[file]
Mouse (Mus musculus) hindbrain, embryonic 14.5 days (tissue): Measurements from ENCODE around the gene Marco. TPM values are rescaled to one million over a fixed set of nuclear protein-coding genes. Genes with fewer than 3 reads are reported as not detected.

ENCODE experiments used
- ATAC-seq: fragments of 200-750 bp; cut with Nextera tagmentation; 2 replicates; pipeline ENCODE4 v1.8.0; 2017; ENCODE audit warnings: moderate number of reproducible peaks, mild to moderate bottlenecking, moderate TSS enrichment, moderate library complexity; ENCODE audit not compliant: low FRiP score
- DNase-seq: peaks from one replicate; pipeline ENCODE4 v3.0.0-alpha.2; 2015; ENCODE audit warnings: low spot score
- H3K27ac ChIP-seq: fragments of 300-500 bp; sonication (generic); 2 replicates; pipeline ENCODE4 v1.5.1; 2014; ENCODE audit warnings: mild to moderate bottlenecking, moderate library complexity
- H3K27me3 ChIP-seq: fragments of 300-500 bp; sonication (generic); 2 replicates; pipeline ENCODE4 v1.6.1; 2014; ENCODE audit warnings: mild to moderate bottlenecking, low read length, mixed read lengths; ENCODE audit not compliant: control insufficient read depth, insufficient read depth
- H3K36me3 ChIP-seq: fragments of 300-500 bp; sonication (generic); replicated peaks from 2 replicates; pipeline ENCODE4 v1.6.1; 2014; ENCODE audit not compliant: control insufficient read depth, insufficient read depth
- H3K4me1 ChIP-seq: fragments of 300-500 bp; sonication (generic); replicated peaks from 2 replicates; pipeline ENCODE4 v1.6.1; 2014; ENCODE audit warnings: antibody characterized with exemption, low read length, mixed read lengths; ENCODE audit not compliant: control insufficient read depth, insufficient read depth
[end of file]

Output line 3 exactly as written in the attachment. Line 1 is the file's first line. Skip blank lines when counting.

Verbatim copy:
- ATAC-seq: fragments of 200-750 bp; cut with Nextera tagmentation; 2 replicates; pipeline ENCODE4 v1.8.0; 2017; ENCODE audit warnings: moderate number of reproducible peaks, mild to moderate bottlenecking, moderate TSS enrichment, moderate library complexity; ENCODE audit not compliant: low FRiP score